"It wasn't a derogatory story. It was a true story. I think my intention in writing the book was to enlighten people who loved John and his memory about certain facts that I lived through - we lived through - and just to fill in a few spaces, really," she explained.

Although Lennon and Ono attracted enormous publicity with various stunts, such as their repeated "bed-ins" for peace, Cynthia Lennon said it is important to understand a fuller picture of his life.

"I knew John from the age of 18, and it was part and parcel of my life to live with this man and to see who he was, his talents and his weaknesses," she said.

She attributes his bitterness later in life to lingering feelings of loss after the death of his mother, Julia, in 1959; the domineering influence of his aunt and surrogate parent, Mimi Smith; and his upbringing without a father, who left the family after forcing John, at age 5, to choose between him and his mother.

Her book gives detailed accounts of Lennon's intense jealousy and fear in adulthood of being abandoned. He physically attacked Cynthia in 1959 after he learned that she had danced with his best friend, Stuart Sutcliffe, at a party. Conversely, she includes the text of various letters he wrote to her throughout their marriage vowing his eternal love and devotion.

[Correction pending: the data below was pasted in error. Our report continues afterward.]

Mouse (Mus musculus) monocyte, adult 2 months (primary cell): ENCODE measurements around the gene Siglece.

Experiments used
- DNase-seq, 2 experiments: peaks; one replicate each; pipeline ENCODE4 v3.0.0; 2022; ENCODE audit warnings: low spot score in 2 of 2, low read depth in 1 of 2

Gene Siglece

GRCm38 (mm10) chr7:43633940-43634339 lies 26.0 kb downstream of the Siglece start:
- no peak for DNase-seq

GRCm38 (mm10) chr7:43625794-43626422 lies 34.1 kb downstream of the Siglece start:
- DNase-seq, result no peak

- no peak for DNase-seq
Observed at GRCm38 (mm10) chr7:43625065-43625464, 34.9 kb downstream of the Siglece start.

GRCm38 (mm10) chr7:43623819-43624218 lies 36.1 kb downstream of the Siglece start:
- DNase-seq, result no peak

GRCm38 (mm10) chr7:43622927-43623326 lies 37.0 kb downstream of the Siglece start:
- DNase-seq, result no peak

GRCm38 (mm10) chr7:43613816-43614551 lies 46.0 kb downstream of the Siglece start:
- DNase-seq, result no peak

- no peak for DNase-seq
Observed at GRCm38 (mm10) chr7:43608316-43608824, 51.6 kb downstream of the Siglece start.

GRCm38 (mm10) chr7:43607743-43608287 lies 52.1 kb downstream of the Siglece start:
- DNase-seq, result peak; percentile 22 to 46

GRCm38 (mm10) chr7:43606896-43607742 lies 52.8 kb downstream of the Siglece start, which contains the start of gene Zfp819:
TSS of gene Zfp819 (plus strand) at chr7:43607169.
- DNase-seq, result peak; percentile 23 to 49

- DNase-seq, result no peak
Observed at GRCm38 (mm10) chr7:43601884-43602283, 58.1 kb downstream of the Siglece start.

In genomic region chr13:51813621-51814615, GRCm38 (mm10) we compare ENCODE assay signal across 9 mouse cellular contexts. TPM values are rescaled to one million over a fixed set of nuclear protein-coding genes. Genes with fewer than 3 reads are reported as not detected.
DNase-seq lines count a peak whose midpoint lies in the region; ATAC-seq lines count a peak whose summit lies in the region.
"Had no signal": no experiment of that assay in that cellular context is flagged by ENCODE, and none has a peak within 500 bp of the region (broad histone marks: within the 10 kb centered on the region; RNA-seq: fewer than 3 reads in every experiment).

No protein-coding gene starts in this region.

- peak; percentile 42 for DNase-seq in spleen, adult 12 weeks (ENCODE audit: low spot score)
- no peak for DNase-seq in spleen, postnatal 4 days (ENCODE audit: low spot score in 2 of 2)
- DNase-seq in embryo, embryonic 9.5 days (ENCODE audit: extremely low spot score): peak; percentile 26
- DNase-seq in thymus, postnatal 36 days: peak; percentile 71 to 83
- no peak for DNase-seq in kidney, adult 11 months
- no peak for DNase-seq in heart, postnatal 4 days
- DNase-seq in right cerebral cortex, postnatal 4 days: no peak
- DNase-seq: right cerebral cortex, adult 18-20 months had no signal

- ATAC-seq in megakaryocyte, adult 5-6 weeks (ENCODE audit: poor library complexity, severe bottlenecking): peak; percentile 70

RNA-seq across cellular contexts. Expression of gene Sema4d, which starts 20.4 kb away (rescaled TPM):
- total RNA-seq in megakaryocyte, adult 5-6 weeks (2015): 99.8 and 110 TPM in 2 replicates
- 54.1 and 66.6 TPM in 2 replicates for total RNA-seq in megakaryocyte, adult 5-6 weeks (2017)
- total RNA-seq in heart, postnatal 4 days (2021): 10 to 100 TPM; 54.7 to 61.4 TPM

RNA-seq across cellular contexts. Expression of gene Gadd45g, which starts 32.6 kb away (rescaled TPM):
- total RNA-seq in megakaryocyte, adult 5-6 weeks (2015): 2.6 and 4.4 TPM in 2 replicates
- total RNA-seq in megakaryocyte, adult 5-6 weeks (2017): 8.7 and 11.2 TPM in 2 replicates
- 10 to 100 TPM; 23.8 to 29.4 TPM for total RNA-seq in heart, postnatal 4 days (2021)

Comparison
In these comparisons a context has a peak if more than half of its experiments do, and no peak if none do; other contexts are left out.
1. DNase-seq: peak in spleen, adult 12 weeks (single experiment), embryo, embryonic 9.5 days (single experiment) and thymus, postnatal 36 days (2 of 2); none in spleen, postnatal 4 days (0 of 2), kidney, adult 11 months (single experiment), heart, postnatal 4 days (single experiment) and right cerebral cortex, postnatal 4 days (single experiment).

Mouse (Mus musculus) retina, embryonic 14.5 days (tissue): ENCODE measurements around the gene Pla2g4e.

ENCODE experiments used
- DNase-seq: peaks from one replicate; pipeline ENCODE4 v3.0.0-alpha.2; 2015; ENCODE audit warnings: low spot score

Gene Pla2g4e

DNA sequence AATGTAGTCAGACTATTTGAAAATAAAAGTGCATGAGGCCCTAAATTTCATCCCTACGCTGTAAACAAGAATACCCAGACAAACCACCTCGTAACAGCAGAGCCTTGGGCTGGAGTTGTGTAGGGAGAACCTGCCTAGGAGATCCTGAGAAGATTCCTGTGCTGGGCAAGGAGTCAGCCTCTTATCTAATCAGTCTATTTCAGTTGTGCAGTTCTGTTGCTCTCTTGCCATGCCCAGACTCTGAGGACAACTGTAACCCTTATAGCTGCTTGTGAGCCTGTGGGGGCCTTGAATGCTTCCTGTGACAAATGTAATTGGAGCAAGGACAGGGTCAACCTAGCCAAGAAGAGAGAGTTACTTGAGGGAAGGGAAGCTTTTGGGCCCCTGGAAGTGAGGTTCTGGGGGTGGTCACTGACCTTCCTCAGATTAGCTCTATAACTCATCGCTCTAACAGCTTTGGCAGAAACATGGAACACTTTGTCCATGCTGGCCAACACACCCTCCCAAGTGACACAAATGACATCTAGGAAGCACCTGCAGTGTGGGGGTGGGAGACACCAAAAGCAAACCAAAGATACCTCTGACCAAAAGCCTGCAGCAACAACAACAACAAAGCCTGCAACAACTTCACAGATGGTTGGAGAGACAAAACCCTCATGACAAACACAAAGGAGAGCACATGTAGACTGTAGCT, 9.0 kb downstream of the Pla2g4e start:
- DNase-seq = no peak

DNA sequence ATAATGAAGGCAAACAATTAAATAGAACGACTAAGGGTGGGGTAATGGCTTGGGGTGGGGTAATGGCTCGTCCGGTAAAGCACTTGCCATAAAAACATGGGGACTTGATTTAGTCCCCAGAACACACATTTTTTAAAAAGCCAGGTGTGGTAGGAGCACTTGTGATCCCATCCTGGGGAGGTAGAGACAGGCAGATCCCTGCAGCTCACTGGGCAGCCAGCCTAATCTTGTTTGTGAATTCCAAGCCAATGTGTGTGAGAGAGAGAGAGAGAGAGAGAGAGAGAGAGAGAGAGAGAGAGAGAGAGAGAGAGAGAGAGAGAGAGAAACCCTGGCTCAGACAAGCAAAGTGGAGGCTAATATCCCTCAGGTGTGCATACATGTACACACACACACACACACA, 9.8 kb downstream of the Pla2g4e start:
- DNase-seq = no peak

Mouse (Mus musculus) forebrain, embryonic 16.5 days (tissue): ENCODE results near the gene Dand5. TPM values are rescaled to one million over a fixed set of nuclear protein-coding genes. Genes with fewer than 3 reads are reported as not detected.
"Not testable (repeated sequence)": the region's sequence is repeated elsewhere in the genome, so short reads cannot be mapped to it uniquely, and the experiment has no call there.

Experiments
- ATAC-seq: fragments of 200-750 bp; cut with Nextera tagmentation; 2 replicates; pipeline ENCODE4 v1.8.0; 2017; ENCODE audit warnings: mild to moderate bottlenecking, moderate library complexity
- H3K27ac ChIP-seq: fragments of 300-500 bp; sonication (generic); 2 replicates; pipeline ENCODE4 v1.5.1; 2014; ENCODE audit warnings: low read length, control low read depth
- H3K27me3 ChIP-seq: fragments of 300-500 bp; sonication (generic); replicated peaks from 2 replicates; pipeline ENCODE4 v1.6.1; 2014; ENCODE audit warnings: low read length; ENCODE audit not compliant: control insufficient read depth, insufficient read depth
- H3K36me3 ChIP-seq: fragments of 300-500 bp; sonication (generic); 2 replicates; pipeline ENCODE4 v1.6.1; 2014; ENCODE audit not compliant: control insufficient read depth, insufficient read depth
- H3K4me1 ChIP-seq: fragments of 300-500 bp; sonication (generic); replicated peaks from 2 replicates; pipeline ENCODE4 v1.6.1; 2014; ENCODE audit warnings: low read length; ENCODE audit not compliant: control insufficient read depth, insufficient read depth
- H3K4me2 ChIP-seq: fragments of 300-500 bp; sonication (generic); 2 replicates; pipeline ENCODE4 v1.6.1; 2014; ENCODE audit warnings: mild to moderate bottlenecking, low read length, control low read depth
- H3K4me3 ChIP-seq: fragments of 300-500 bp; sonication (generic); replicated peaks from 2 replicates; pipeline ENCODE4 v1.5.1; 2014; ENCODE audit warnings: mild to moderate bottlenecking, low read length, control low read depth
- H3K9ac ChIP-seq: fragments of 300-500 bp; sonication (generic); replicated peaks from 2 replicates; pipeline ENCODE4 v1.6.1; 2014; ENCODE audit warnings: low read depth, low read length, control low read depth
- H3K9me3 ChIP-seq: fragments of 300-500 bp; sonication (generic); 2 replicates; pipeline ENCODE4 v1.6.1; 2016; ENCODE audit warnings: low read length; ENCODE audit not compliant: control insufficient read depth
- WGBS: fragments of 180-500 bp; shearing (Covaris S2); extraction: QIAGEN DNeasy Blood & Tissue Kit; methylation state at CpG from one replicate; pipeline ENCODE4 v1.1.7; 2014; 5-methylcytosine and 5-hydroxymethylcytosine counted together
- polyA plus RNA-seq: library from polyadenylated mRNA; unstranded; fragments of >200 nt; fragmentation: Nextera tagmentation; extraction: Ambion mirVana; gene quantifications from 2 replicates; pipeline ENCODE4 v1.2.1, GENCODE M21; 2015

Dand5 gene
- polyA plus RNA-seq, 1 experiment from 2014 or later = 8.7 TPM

Drugs and, subsequently, Ono's controlling influence turned Lennon into an unsmiling and seemingly unhappy man from the late 1960s onward, when he outwardly preached messages of inner tranquility and world togetherness, his first wife said.

Cynthia Lennon said she had received no warning in 1968 that her marriage to Lennon was over. She arrived home one day to find him sitting on the floor of the couple's bedroom next to Ono, who was wearing Cynthia's bathrobe.

Rather than talk to her directly, he announced his divorce plans to her through the British news media, she said.

Julian Lennon, their son, was subjected to repeated violent outbursts and mocking criticism by his father. John Lennon once so severely criticized the boy's manner of laughing that, to this day, Julian rarely laughs, Cynthia Lennon said.